Electronic Arts Inc. (NASDAQ:EA) has been receiving the backing of Big media companies in the wake of the court ruling pertaining to its use of the likeness of former NFL players. Media Giants such as Los Angeles Times, the Washington Post, Disarming Films, A&E Television Networks, and Advance Publications have all come out backing EA. Other media companies supporting EA are National Public Radio and ITV Studios America The Reporters Committee for Freedom of the Press and The Radio Television Digital News Association.
The broad support from key players in the media industry for it continues the fight of a 2012 lawsuit stemming from it Madden NFL game. The lawsuit was filed by past NFL players including
Vince Ferragamo who claimed the company did not seek their consent in using their image. Additionally, the players claimed that they have not been paid by EA. For its part, EA pointed to First Amendment in the lawsuit, which safeguards itthe right to use images of persons who are famous, an argument that was rejected by the presiding Judge Richard Seeborg. The judge acknowledges EA’s works protectable under the First Amendment. However, he noted that he is doubtful that EA’s usage of likeness was immunity in the company’s case. As a result, Electronic Arts Inc. (NASDAQ:EA) now seeks a rehearing on what is seen as ambiguities surrounding the First Amendment. The company believed that the court overlooked important details pertaining to the First Amendment.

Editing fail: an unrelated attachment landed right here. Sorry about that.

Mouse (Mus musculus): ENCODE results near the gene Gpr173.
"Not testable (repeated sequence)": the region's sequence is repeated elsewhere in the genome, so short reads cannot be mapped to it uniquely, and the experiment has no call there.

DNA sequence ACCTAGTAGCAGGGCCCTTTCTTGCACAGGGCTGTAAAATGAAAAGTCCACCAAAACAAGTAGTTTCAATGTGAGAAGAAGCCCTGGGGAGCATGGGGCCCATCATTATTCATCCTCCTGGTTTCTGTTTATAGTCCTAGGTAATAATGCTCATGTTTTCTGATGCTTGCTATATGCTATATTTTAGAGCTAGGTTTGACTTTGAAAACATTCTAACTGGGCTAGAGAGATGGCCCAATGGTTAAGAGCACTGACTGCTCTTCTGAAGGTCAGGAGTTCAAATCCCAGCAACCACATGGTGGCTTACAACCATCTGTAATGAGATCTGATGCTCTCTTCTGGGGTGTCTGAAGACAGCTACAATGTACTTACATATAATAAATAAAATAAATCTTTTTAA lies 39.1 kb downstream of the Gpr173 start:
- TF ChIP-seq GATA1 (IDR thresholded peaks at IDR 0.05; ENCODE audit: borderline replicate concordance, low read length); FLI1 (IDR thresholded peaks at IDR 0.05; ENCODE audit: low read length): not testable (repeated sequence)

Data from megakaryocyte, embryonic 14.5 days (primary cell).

It was that argument by EA that prompted the involvement of the media giants. With ambiguities, they want clarity, not only for video game makers but also songwriters, film producers, and content creators, in general. Additionally, a group consisting of 27 law professors also sought clarity on the ruling by the court.
The ruling by the California comes on the heels of EA’s settlement agreement, with past college athletes in 2013. This was after Electronic Arts Inc. (NASDAQ:EA) compensated to former college athletes by paying $40 million over the usage of their images. The company is adamant, with its interpretation of the first Amendment and as such is willing to fight tooth and nail for a reversal of the decision.
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